Last night, Colorado Rockies first baseman Todd Helton announced that he will retire at the end of the season.
Helton made his MLB debut with the Rockies late in the 1997 season and spent his whole career in Denver.
Helton could have been a NFL quarterback. In 1994, Helton became the starting quarterback at the University of Tennessee after an injury to Jerry Colquitt. But three weeks later, Helton sustained a knee injury and was replaced by a third-string quarterback named Peyton Manning.
So Helton turned to baseball. It turned out to be the right decision.
In 1998, his first full season, Helton hit .315 with 25 HR and 97 RBI. He finished runner up in NL Rookie of the Year balloting to Chicago Cubs pitcher Kerry Wood. Helton's best overall season came in 2000 when he won the NL batting title with a .372 average and led the league in RBIs with 147 RBI. Helton also led the NL in hits, doubles, OBP, SLG and OPS that year with 42 HR to boot. But he finished fifth in the NL MVP balloting which was won by San Francisco Giants second baseman Jeff Kent.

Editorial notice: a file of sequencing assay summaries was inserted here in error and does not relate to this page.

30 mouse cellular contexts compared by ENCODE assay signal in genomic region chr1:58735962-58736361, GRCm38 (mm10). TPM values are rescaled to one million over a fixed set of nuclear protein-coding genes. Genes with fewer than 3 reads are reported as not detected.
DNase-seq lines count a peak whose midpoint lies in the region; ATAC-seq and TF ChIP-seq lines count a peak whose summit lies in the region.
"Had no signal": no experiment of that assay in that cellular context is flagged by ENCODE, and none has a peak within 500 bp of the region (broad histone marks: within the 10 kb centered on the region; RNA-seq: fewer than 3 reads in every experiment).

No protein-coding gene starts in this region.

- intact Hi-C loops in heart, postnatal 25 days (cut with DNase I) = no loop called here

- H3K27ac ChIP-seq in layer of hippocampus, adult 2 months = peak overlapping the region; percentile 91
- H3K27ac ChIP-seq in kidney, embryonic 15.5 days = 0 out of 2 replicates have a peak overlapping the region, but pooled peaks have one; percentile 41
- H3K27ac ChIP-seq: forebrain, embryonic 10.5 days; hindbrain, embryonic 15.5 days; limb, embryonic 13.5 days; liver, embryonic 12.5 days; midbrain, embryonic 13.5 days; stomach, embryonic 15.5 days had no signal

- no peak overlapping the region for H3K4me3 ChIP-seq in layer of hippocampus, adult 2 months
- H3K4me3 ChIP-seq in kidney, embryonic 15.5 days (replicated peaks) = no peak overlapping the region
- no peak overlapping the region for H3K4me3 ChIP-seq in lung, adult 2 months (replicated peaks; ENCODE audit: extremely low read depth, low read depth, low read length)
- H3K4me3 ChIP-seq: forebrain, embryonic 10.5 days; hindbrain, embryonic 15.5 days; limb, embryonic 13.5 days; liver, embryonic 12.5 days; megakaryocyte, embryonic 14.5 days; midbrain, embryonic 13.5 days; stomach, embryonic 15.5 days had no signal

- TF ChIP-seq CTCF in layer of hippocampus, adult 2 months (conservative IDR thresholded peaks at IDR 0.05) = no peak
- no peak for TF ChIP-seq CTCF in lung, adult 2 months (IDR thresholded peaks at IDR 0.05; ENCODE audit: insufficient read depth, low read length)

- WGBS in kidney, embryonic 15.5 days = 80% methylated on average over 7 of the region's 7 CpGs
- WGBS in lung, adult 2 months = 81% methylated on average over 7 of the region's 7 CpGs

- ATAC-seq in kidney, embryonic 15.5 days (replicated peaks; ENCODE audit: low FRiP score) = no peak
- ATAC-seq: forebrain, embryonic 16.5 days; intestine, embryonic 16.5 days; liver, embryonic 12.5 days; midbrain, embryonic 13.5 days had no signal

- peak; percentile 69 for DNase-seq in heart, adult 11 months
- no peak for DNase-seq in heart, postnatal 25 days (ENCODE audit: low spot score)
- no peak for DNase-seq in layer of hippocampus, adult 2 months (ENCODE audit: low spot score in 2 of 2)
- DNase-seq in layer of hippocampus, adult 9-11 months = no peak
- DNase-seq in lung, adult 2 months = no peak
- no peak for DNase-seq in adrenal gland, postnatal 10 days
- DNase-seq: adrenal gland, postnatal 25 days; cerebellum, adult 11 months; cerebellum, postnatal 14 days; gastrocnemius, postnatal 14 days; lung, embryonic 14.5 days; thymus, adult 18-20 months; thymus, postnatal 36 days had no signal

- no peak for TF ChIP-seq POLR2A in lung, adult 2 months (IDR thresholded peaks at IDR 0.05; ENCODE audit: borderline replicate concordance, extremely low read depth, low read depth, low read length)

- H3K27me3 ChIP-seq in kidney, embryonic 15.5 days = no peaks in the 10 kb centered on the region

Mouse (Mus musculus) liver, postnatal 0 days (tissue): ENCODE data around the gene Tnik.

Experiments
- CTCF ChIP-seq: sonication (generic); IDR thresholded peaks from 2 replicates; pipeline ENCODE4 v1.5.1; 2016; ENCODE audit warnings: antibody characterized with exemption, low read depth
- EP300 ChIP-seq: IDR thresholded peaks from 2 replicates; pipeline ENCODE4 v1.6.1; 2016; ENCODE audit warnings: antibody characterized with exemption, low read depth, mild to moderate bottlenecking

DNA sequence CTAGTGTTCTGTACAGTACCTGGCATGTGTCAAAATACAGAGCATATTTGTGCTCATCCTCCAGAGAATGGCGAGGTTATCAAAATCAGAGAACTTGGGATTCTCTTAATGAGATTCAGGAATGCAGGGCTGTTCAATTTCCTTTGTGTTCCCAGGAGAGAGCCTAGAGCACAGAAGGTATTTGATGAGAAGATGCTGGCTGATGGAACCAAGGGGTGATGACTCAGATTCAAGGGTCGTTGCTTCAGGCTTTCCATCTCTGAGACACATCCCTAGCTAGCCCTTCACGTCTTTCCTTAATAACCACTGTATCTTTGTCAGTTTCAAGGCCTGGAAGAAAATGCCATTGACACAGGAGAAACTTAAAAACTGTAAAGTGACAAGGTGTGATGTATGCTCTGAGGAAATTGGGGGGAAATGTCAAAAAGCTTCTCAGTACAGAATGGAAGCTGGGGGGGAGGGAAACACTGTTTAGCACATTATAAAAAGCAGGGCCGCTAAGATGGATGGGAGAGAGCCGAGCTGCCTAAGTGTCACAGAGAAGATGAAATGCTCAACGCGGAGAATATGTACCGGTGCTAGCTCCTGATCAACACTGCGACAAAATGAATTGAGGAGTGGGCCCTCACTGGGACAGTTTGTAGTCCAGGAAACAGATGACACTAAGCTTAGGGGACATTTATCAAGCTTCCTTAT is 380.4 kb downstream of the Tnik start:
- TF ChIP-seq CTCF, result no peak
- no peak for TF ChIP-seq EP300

Helton drove in 100 or more runs between 1999 and 2003. He hit .300 or better every season between 1998 and 2007. He was named to the NL All-Star Team five times.
Prior to the 2007 season, Helton was nearly dealt to the Boston Red Sox. However, the deal never came to pass. That season the Rockies would have a September surge which took them to the NL pennant and ironically, would face the Red Sox in the World Series.
Helton recently collected his 2,500th career hit. Entering today's action, Helton has a lifetime batting average of .317 with 367 HR and 1397 RBI. His 586 doubles is good enough for 16th on the all-time list.
As I write this, the Red Sox are honoring Yankees legend Mariano Rivera in his last appearance at Fenway Park. Helton has opted for a decidedly more low key approach.
Unlike Rivera, Helton is not a first ballot Hall of Famer. His tenure with the Rockies will be held against him as he was a much better offensive player in Denver. At Coors Field, Helton has a lifetime battting average of .345 with 225 HR and 850 RBI as opposed to .287 with 142 HR and 547 RBI away from Coors.
On the other hand, Helton has a lifetime OBP of .415.
If Helton gets into the Hall, it will either be in his 15th year of eligibility on the BBWAA ballot or through the Veterans Committee. Even if he doesn't, Helton has had a very good career.